When We Don’t Have Twitter, We’ll Enjoy Books Again

Reading ‘Melancholic Parables’ as a parable of Twitter

Tucker Lieberman
3 min readNov 5, 2022

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Blend of two Pixabay images: grain by Frauke Riether, keyboard by Pexels

In a couple weeks, Dale Stromberg will release his story collection, Melancholic Parables. These reality-bending flash fictions follow key moments in the linked and infinitely recurring lives of Bellatrix Sakakino. As I read these stories now, during this particular historical moment when Twitter is imploding, I see them as parables about our online lives: who we are when we’re tweeting, or who we think we are when we’re tweeting, and why we keep tweeting.

Your Bad Jokes Never Leave You

When Bellatrix dies, she goes to a place where she relives her favorite moment, “its every detail precisely captured. She was to exist inside it forever.” She’s 12, receiving a triple award at school, and she jokes to the audience: “I just want to thank all the little people.” As the moment plays over and over in her afterlife, she worries increasingly about the joke: “People must have been laughing at her, not with her.”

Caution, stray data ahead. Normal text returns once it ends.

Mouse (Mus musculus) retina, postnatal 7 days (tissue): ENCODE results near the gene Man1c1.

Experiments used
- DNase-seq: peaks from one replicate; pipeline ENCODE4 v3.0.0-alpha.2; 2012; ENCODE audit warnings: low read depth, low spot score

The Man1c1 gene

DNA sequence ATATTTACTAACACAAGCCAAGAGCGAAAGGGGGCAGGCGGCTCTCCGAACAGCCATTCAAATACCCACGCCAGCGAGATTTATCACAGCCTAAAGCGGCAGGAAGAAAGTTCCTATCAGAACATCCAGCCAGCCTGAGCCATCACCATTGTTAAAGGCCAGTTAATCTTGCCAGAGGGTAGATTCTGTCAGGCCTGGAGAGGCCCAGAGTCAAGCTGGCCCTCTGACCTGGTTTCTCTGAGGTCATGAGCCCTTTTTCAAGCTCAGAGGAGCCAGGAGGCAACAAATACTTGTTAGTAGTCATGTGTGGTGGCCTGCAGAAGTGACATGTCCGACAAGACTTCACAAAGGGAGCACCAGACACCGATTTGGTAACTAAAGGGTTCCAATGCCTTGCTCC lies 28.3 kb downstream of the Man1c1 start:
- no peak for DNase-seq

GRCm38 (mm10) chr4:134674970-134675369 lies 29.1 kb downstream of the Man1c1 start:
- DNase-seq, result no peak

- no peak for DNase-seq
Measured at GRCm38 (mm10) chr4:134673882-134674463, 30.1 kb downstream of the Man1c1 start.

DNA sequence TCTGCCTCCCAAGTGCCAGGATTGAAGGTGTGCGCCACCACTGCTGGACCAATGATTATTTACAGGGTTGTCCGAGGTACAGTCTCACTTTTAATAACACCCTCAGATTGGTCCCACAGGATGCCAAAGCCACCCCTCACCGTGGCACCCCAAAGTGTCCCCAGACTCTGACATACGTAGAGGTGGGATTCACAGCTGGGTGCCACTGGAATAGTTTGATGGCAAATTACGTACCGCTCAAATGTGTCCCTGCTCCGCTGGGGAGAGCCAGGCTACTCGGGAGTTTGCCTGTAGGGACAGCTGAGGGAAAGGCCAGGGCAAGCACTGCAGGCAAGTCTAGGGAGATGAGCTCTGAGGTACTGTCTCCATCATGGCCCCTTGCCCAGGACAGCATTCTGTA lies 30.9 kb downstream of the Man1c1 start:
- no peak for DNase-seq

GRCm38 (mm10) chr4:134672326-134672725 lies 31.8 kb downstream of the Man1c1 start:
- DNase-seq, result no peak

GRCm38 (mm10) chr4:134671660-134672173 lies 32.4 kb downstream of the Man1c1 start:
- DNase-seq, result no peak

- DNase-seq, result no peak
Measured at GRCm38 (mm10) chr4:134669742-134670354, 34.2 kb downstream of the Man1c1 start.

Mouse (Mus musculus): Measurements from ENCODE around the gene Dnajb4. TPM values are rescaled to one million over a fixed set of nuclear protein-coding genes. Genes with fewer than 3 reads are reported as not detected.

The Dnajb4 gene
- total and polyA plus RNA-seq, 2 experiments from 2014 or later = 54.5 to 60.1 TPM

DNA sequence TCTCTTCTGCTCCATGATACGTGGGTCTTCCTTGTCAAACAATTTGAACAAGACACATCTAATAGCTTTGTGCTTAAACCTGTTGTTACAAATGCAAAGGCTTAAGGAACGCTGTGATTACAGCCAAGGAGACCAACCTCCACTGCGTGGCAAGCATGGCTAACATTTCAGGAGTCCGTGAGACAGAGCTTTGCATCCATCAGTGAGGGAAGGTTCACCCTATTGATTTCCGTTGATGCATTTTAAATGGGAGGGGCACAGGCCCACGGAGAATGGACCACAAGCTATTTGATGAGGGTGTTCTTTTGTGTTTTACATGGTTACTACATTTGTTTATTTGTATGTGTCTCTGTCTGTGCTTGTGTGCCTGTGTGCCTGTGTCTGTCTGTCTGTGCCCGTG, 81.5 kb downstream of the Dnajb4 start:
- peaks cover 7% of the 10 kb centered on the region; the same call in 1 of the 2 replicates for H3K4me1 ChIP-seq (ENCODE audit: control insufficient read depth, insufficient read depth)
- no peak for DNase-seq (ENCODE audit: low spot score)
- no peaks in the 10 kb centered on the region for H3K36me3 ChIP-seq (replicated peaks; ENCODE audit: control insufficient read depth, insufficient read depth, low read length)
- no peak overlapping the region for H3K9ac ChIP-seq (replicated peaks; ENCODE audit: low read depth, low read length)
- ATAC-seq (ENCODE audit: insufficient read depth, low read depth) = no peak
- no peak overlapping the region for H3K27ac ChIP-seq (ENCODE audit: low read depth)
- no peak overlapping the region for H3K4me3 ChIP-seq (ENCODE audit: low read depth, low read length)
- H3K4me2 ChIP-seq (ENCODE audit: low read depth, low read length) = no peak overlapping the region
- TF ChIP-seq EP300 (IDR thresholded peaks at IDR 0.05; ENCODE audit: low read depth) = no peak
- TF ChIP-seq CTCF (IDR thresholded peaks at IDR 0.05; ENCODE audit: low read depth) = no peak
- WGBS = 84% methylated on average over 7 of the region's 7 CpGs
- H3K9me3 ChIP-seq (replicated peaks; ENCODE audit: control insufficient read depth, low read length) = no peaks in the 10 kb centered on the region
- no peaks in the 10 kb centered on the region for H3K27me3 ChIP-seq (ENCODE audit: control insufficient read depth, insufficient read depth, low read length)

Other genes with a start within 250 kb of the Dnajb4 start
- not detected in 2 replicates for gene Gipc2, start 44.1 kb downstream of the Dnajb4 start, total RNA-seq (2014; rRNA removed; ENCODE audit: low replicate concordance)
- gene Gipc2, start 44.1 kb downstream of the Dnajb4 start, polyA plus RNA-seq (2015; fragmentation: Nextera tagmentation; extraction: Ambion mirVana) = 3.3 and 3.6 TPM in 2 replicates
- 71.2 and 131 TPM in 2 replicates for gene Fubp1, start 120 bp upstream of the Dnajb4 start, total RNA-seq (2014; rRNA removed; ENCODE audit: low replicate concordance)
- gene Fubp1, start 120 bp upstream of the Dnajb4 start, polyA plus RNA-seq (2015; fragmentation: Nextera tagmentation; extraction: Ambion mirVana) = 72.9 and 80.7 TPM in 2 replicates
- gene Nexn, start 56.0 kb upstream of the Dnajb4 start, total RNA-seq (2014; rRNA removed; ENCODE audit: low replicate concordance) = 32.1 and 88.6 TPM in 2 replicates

She comes back to life again, but she never forgets. Not just the bad joke; she never forgets anything. She is “reborn with all the memories of her previous life intact.” Thus, as a child, “being more mentally and emotionally mature than her classmates, she never made friends, and never wanted to.” She longs for the taste of foods that are no longer available.

The Landscape is Full of Bots

As Melancholic Parables has it:

You’re human if:
a) you can’t understand why not everyone is human.
b) you can’t understand that not everyone is human.

Bellatrix follows an omelet recipe that says: “All that is required is the will to make the omelet. To stop at nothing.” You break eggs, and break eggs, and break eggs. Your faith in the recipe doesn’t waver. But after all these broken eggs, wanting the omelet so badly, where is the omelet?

Who Is Bellatrix? Why Is She Doing This?

Don’t know, but in one lifetime, she’s raised to communicate in language that is only “the noise of an old dial-up modem,” and in another, “her body has a dampening effect on nearby…

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Tucker Lieberman

Editor for Prism & Pen. Author of the novel "Most Famous Short Film of All Time." https://tuckerlieberman.com/